National Day for Truth and Reconciliation

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Sun shining between trees

Mayor Diane Therrien has issued the following statement on the National Day for Truth and Reconciliation:

This year the Federal Government announced September 30th to be National Day for Truth and Reconciliation. The last several years saw September 30th become “Orange Shirt Day”, so named based on the experience of residential school survivor Phyllis (Jack) Webstad. Upon her arrival at the Mission School, she was stripped of her orange shirt and made to wear a uniform.

Orange Shirt Day became a national movement, a day to remember and reflect on the horrific treatment of Indigenous children at residential schools across Canada.

The Truth and Reconciliation Commission and Reports consolidated the experiences of survivors and included 94 Calls to Action, covering a range of topics, and includes an entire section on “Missing Children and Burial Information”.

The staggering death rates of Indigenous children at residential schools, and the callous disregard for their bodies has been known in Indigenous communities for generations. Parents were often given no information about why their children didn’t return home.

With the discovery of 215 children’s bodies in unmarked graves at the former Kamloops Residential School, the reality of Canada’s horrific past became a national discussion.

Additional bodies have been found since May and will continue to be found as communities conduct ground penetrating radar searches to find their children and bring them home.

It is incumbent upon all of us to contribute to the truth, reconciliation, and healing process. There are numerous resources online to help you understand the true history of this country. As has often been said, we cannot have reconciliation without first having truth. It will be uncomfortable. Imagine how uncomfortable it was for the children taken from their families, their home, their lands, and forced to assimilate to Euro-Christian ways of living.

Imagine it was your children, your grandchildren, your nieces, and nephews. Taken by force (parents who fought to keep their children were arrested or threatened with arrest by the RCMP), to institutions that were designed to strip them of their language, culture, and ties to land and family.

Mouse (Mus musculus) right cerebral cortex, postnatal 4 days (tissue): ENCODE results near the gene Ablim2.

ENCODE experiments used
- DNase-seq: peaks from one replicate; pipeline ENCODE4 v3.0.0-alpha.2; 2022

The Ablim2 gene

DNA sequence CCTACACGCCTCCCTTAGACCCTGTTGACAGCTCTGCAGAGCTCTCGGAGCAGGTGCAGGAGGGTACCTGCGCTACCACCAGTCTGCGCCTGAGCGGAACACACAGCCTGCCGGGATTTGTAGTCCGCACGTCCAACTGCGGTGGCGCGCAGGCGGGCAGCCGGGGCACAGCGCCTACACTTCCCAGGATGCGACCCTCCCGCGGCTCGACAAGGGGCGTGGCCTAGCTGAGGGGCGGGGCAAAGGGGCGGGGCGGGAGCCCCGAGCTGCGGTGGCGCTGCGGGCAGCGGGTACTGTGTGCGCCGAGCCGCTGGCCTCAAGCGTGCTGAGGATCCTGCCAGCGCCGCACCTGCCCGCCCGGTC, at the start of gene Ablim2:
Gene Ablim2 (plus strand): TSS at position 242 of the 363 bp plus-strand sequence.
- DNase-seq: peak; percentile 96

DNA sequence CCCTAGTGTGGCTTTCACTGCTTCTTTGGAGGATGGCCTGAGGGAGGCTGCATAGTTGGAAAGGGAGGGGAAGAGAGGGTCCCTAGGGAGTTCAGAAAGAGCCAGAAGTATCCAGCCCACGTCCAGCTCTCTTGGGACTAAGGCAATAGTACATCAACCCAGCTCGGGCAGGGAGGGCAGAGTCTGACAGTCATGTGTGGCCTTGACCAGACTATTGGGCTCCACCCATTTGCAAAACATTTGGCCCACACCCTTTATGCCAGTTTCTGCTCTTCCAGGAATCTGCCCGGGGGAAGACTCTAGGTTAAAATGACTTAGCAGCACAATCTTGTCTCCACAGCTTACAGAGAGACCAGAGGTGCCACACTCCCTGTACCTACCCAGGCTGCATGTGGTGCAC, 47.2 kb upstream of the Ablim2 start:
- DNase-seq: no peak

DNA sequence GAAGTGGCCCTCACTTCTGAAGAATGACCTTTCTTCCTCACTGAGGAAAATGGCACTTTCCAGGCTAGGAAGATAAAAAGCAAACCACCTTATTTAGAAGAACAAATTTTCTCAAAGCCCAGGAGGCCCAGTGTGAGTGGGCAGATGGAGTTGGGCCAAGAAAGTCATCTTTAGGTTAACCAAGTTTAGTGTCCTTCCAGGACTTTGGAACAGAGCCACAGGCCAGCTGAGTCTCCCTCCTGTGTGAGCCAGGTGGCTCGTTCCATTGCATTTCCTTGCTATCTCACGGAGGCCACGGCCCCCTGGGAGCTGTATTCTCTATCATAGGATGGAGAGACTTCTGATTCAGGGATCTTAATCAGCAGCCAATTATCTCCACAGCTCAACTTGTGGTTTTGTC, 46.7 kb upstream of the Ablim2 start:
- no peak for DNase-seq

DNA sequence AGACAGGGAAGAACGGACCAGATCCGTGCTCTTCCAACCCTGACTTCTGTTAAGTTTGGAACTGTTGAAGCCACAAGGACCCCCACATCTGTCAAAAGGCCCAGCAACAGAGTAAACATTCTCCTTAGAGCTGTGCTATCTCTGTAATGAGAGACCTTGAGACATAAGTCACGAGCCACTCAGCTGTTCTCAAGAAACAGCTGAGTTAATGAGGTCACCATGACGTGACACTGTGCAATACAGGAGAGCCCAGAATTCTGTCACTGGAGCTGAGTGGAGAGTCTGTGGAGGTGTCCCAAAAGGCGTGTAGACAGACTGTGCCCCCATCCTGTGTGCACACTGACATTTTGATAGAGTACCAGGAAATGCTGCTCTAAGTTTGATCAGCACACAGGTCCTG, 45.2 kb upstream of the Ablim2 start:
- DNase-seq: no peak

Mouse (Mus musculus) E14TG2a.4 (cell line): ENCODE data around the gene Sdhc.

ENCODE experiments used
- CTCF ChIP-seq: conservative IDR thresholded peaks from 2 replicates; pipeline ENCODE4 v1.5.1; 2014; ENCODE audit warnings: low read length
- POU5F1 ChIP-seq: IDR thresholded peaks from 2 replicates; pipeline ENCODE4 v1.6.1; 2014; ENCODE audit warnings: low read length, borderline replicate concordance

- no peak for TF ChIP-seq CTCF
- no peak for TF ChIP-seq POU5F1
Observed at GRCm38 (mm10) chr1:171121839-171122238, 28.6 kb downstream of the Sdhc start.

John A Macdonald said “that Indian children should be withdrawn as much as possible from the parental influence, and the only way to do that would be to put them in central training industrial schools where they will acquire the habits and modes of thought of white men”. Imagine that happening to your family.

Read, at the very least, the Executive Summary of the Truth and Reconciliation Commission, and the 94 Calls to Action.

Read the Report of the Royal Commission on Aboriginal Peoples. Read the Ipperwash Inquiry.

Read the Final Report of the National Inquiry into Missing and Murdered Indigenous Women and Girls.

Support Indigenous people and communities. Not just on September 30th, but year-round. Attend events organized by Indigenous communities and organizations.

You are on Treaty Land. That comes with rights and responsibilities on both sides. Learn about the Williams Treaty (or the Treaty that covers the area you live). Do as much research as you can. Follow Indigenous scholars, artists, lawyers, activists on social media. Read their posts. Donate to them and Indigenous organizations if you can.

The City of Peterborough has raised the Every Child Matters flag alongside the City flag, which has been at half mast since the discovery of the first 215 children. The City commits to Call to Action #57, “to provide education to our public servants on the history of Aboriginal peoples, including the history and legacy of residential schools, the United Nations Declaration on the Rights of Indigenous Peoples, Treaties, and Aboriginal rights, Indigenous law, and Aboriginal-Crown relations [through] skills-based training in intercultural competency, conflict resolution, human rights, and anti-racism.”

The City, and I as Mayor, will continue to work with partners at Curve Lake First Nation, Hiawatha First Nation, Nogojiwanong Friendship Centre, and the urban Indigenous communities to chart a good path forward. We will remember these children, their families, and their communities, and we will honour them.

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